The California Consumer Privacy Act of 2018, which goes into effect Jan. 1, 2020, gives California consumers numerous rights with respect to their personal information — basically allowing them to understand what kind of data is being collected and what is being done with it.
Businesses face serious penalties if they do not comply with the act. But uncertainties remain regarding which companies will be subject to the CCPA. McGuireWoods Los Angeles partner Bethany Gayle Lukitsch — a member of the firm’s data privacy and security team — offered her thoughts on how businesses can determine whether the CCPA applies to them and how they should prepare for the law’s implementation.
What are the CCPA’s key requirements?
Bethany Gayle Lukitsch: There are many requirements of the act, but there are four major prongs of the statute that are getting the most attention. One is that it requires everybody who does business in California to disclose certain information about their data collection practices to consumers and to include these disclosures in their privacy policies.
The second is that a consumer can make an inquiry to a company to find out what kind of data is being collected about them and the company has an obligation to respond in a relatively short time period.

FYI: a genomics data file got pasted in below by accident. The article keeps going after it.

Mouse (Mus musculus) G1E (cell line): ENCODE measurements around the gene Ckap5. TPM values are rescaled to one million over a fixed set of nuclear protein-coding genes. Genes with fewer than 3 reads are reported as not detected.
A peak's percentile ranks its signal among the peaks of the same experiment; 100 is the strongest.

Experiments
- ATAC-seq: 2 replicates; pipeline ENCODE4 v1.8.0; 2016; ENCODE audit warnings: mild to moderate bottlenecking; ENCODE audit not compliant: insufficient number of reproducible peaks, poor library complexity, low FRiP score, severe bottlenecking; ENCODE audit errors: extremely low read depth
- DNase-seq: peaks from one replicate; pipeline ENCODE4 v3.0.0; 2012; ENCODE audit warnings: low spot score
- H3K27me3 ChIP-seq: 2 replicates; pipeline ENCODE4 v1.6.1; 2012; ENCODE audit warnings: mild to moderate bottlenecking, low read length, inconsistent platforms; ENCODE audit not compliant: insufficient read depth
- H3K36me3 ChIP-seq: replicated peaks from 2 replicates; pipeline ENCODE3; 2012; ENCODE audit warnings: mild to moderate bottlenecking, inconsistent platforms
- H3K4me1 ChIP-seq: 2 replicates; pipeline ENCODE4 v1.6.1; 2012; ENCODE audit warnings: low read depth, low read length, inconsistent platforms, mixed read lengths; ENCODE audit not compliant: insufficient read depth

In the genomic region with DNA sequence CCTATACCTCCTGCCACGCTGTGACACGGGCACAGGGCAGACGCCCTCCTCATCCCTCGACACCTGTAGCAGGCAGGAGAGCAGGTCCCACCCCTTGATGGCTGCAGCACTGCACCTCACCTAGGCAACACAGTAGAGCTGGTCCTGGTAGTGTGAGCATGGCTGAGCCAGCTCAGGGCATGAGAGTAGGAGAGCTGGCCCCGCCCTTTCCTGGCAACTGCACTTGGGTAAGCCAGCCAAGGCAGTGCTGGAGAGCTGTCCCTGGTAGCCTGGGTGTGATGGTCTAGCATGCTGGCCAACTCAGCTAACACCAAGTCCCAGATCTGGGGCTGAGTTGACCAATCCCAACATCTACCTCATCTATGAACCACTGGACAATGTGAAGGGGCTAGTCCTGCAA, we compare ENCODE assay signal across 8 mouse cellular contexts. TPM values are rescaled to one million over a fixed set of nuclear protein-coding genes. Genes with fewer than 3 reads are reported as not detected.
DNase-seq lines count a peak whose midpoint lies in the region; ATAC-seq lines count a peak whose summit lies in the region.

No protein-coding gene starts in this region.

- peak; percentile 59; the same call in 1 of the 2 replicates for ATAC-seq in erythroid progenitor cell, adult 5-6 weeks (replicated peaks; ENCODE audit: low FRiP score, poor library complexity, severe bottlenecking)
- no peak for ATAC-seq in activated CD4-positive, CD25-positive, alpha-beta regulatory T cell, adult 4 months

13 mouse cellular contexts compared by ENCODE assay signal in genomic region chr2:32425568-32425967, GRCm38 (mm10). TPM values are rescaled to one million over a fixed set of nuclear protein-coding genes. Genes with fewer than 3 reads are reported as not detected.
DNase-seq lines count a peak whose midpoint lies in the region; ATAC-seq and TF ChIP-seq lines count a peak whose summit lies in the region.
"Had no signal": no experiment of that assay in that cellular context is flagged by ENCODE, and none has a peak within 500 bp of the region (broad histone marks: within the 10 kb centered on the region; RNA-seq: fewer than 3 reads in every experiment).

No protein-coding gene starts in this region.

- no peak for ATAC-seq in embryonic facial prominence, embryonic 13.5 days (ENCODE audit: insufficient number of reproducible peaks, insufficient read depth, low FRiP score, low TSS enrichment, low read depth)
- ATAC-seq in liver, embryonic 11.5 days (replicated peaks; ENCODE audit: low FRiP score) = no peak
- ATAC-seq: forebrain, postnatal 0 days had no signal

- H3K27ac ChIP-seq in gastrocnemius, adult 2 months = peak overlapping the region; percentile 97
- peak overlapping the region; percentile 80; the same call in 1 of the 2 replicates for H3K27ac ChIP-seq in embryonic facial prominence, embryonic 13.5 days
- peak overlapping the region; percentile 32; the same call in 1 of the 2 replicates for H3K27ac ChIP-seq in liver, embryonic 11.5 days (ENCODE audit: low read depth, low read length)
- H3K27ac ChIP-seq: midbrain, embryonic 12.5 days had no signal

The third is a right to be forgotten. In certain circumstances, the consumer has the ability to ask a company to delete the information that it has retained about that consumer.
Finally, the CCPA provides for enforcement by the attorney general and/or a civil private right of action for a data breach.
What is keeping business leaders up at night regarding CCPA-readiness?
BGL: Businesses still are questioning whether the statute applies to them and are just now getting a chance to digest the draft regulations that go along with the statute. Currently, companies doing any business in California or collecting data from California residents, like cookies on their website, are subjected and should be paying attention and taking action. This statute is still evolving, and other states are increasingly interested in passing their own privacy laws, so there are a lot of questions. Our McGuireWoods Consulting colleagues are connected with legislators and companies that have interest in the ultimate outcomes, so they help us keep an eye on what’s in the works. In turn, we keep our clients abreast of developments.
How should businesses prepare for the Jan. 1, 2020, CCPA compliance deadline?
Businesses also need to evaluate whether or not they are a seller. If so, they need to give consumers the option to opt out. The definition of “sell” is extremely broad; nearly all transfers of personal information to vendors could constitute a sale unless the contracts are carefully drafted to instead categorize the vendor as a service provider. As such, businesses should review their vendor contracts.
In this world of big data and consumer interest in their personal data, there are things about CCPA that are becoming good business practices overall. Certainly, for any sort of breach purposes a company, in particular a sophisticated company, needs to know what they have, where that data is and how it’s secured.
There are other aspects of the CCPA that companies will need to address — like employee training, customer support and even structural IT issues if a consumer asks to “be forgotten.” The bottom line is to pay attention and start planning and acting. Our data privacy team is ready to help.